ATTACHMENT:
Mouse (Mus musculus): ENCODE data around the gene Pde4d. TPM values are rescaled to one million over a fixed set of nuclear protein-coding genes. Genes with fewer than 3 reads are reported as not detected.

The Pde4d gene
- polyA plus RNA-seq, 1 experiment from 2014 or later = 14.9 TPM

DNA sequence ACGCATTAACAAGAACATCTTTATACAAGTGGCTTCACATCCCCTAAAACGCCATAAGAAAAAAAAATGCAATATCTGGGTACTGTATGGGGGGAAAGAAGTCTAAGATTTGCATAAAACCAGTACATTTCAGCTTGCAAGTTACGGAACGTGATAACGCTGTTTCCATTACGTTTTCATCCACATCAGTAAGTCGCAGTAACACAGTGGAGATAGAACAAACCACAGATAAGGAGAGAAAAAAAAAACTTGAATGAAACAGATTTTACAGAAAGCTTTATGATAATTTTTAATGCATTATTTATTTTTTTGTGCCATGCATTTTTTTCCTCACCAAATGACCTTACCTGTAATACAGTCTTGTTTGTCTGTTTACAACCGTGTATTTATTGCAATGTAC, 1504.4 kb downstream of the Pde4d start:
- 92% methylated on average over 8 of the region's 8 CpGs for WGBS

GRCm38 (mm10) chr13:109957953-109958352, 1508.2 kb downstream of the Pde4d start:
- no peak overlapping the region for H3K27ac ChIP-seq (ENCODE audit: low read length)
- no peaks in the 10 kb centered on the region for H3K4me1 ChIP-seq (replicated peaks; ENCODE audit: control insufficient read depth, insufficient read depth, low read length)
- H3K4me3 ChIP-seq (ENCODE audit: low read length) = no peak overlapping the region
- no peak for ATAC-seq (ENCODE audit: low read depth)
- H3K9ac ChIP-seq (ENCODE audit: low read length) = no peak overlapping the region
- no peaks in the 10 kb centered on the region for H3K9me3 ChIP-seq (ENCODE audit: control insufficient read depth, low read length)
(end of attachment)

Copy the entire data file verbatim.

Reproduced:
Mouse (Mus musculus): ENCODE data around the gene Pde4d. TPM values are rescaled to one million over a fixed set of nuclear protein-coding genes. Genes with fewer than 3 reads are reported as not detected.

The Pde4d gene
- polyA plus RNA-seq, 1 experiment from 2014 or later = 14.9 TPM

DNA sequence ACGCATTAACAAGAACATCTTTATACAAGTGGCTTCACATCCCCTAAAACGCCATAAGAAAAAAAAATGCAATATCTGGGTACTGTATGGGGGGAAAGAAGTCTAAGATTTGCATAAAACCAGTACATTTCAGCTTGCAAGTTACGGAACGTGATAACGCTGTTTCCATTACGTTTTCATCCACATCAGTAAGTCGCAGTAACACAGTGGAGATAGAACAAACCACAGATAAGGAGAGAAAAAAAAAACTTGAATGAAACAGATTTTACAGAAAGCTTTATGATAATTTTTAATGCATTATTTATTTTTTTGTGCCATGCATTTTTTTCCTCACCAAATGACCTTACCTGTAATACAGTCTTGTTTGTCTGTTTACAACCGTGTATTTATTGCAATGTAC, 1504.4 kb downstream of the Pde4d start:
- 92% methylated on average over 8 of the region's 8 CpGs for WGBS

GRCm38 (mm10) chr13:109957953-109958352, 1508.2 kb downstream of the Pde4d start:
- no peak overlapping the region for H3K27ac ChIP-seq (ENCODE audit: low read length)
- no peaks in the 10 kb centered on the region for H3K4me1 ChIP-seq (replicated peaks; ENCODE audit: control insufficient read depth, insufficient read depth, low read length)
- H3K4me3 ChIP-seq (ENCODE audit: low read length) = no peak overlapping the region
- no peak for ATAC-seq (ENCODE audit: low read depth)
- H3K9ac ChIP-seq (ENCODE audit: low read length) = no peak overlapping the region
- no peaks in the 10 kb centered on the region for H3K9me3 ChIP-seq (ENCODE audit: control insufficient read depth, low read length)